InstructionsTaking a large piece of rough alabaster I cut it down to a managable size on a bandsaw and using a flexshaft drill a hole in the middle. Then I use a I chisel and hammer and then a rasp until I obtain the round refined shape I want. I drill a hole in the top for the silk cord to go through. Then I finish the shape with wet/dry sandpaper, working under water in a bucket from 400 through 1000 ...
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Type of item: Accessory
Style: Traditional, Classic
Alabaster, sterling silver, silk cord and moonstones and green onyx in my handcrafted sterling silver rings.
What was your inspiration?
Form meets function. I wanted to design and then craft something beautiful that also had a use. Since I have been working in stone I thought it a good and beautiful medium to work with. My idea was a stone pendant that was beautiful to look at and that could be used to display rings that one wants to take off while working with your hands so as not to damage your rings - either working with crafts, washing dishes, gardening, etc. Then while the rings are on the pendant they become part of its design. To put the rings on the pendant one takes the necklace off and slips the rings down the silk to the stone and onto it. The thicker part of the stone pendant keeps the rings from falling off.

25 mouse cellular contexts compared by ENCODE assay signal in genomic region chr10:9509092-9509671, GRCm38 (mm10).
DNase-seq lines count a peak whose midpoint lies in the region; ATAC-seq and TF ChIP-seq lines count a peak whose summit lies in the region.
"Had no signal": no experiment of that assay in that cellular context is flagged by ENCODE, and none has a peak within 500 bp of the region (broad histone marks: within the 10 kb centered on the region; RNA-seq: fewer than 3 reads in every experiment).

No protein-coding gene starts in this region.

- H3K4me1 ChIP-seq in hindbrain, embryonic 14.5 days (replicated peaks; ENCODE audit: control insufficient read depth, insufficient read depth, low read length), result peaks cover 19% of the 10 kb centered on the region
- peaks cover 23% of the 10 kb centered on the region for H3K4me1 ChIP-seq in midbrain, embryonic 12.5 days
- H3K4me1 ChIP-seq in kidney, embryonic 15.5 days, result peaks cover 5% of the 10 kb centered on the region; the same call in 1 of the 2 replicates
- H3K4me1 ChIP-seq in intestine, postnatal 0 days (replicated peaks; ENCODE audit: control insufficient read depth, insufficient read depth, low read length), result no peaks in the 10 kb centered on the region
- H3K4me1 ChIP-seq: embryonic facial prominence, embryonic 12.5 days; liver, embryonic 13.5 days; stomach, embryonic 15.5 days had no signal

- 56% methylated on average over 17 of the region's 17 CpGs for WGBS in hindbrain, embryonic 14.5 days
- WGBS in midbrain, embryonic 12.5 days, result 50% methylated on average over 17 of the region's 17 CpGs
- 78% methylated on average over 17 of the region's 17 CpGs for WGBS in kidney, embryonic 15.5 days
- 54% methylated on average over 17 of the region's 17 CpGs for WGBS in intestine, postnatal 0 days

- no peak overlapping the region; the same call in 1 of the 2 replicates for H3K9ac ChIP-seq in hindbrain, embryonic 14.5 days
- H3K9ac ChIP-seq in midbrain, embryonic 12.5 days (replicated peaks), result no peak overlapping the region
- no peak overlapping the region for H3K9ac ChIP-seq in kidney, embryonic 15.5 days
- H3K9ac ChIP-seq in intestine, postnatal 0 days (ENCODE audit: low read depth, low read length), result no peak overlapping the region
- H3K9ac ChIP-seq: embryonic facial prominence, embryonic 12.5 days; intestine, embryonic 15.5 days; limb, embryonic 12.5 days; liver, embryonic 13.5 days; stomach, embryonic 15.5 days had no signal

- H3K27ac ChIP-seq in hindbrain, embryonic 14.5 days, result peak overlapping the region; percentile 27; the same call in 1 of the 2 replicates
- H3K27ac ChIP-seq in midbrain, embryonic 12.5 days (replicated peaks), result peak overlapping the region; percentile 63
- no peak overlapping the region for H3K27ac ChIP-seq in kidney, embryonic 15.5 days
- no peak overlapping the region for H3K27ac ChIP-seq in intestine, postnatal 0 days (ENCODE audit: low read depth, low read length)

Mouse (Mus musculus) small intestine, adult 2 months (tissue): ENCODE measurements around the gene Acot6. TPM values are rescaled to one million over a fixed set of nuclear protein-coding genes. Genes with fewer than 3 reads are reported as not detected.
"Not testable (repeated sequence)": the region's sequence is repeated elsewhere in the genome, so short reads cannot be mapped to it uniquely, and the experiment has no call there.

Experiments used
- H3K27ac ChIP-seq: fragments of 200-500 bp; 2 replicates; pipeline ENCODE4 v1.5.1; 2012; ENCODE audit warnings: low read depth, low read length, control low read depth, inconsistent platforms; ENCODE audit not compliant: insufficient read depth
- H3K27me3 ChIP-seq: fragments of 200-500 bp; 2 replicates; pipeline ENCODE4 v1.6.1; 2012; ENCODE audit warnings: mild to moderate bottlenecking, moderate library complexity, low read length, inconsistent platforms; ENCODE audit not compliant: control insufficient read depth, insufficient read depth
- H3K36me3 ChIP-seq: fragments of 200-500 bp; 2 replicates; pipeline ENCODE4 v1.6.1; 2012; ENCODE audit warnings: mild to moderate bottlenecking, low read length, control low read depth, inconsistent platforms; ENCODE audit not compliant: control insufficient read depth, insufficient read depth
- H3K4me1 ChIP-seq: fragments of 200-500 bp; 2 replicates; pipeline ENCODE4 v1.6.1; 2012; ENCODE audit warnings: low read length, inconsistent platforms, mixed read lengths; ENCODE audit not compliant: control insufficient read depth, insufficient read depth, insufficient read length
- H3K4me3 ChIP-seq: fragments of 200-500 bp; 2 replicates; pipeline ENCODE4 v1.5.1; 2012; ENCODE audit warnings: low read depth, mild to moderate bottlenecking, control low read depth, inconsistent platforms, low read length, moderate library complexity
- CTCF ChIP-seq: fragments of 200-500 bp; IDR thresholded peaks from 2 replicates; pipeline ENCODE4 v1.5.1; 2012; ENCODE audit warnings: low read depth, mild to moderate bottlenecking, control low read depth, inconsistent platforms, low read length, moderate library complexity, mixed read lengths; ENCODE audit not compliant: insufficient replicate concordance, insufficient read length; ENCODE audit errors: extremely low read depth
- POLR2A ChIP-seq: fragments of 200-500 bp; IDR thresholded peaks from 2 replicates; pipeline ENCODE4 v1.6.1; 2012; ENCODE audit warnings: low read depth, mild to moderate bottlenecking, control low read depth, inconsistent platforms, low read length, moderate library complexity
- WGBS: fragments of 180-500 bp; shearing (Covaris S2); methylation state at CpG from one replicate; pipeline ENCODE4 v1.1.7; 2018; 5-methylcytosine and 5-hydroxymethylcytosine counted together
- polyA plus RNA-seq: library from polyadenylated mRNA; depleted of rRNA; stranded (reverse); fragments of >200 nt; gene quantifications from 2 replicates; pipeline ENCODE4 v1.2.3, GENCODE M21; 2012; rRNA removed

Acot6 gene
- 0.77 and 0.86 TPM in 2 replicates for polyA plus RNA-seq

What are you most proud of?
What advice would you give someone starting this project?
I took several years of classes in stone carving before adapting it to jewelry with my own methods - so try a stone carving class at a local art school. I started taking silversmithing classes 39 years ago. Again, you can find great silversmithing, metalsmithing classes at local art schools. As with all skill - practice, practice, practice and learn - then adapt your skills to the medium of your choice.